A photographer has won a lawsuit against BuzzFeed which some are hailing as a landmark case, after the entertainment platform removed the photographer’s copyright from the images in question.
It is understood that a BuzzFeed writer took the image from an article by the New York Post, who photographer Gregory Mango had previously licensed his image to. In using the image, the writer removed Mango’s name and instead credited the law firm that the article he was writing concerned. The writer alleges the law firm recommended he used the photo from the New York Post article, which is how he came to credit the image to the firm.
Upon spotting the lack of credit, Mango launched legal action against BuzzFeed. He cited usage without permission, as well as removing his copyright management information, which is a violation of the Digital Millennium Copyright Act.
BuzzFeed counteracted the claims, on the grounds that “there was no evidence that [BuzzFeed] knew its conduct would lead to future, third-party infringement.” However, the United States Court of Appeals for the Second Circuit last week shot down that notion, awarding Mango $3,750 for the copyright infringement, as well as $5,000 in statutory damages for violation of the DMCA. He also received a $65,132.50 reimbursement for his legal fees.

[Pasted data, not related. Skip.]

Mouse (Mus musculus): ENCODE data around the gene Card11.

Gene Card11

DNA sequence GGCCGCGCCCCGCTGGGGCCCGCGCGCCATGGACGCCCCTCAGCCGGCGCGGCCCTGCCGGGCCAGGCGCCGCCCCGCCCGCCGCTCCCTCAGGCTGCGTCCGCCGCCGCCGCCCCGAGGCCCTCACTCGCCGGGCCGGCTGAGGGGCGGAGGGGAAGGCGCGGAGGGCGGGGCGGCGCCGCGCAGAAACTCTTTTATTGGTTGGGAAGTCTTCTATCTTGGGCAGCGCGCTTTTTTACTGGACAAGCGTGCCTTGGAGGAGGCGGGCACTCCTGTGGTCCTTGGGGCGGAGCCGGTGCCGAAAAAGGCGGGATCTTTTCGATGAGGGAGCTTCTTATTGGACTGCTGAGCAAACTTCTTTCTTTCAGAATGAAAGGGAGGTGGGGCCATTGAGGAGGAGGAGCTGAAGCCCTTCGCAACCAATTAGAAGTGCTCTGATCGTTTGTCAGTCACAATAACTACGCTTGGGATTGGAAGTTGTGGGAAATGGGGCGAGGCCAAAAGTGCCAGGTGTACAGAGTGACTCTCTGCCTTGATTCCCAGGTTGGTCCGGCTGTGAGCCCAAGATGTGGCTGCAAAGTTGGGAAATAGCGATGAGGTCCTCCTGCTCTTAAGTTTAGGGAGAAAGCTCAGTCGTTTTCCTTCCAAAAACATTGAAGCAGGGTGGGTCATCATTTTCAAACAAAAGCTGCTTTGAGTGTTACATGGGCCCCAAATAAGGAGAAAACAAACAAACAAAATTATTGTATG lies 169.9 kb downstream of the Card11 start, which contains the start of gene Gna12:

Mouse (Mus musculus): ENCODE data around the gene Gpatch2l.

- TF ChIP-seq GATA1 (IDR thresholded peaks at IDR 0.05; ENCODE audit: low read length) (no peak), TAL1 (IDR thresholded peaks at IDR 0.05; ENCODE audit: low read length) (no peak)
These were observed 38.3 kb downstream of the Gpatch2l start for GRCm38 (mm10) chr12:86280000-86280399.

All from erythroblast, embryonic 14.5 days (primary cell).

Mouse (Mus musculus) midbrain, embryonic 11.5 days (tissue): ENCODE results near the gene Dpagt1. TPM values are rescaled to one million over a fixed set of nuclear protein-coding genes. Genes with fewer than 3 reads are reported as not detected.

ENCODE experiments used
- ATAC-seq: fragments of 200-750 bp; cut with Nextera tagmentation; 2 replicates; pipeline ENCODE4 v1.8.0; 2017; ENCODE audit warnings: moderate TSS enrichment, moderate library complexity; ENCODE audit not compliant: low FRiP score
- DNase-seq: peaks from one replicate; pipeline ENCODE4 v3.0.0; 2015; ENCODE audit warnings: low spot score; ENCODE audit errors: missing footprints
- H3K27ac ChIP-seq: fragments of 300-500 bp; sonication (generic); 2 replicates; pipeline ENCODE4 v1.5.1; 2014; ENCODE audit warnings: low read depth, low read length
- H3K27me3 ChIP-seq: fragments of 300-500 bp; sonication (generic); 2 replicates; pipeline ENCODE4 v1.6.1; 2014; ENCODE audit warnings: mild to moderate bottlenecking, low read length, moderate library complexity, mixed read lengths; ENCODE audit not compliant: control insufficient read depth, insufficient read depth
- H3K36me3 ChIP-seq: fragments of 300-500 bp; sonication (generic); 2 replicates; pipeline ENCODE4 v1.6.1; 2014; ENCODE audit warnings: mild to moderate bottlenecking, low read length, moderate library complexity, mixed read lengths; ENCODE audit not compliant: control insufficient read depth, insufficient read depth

What this means is it’s getting harder for platforms such as BuzzFeed to turn a blind eye to the consequences of knowingly removing a photographer’s photo credit.
Speaking to PetaPixel, NPPA General Counsel Mickey Osterreicher said:
The NPPA is very pleased with the Second Circuit’s opinion regarding the CMI provisions of the DMCA in what it called a ‘relatively novel issue’ and ‘a question of first impression for this Court,’ which will greatly alleviate the burden of proof for photographers and require users to exercise greater due diligence when appropriating images. As we have often said, copyright is ‘complicated’ and takes a great deal of work to bring a claim, with attorney fees and costs often dwarfing the award as is the case here.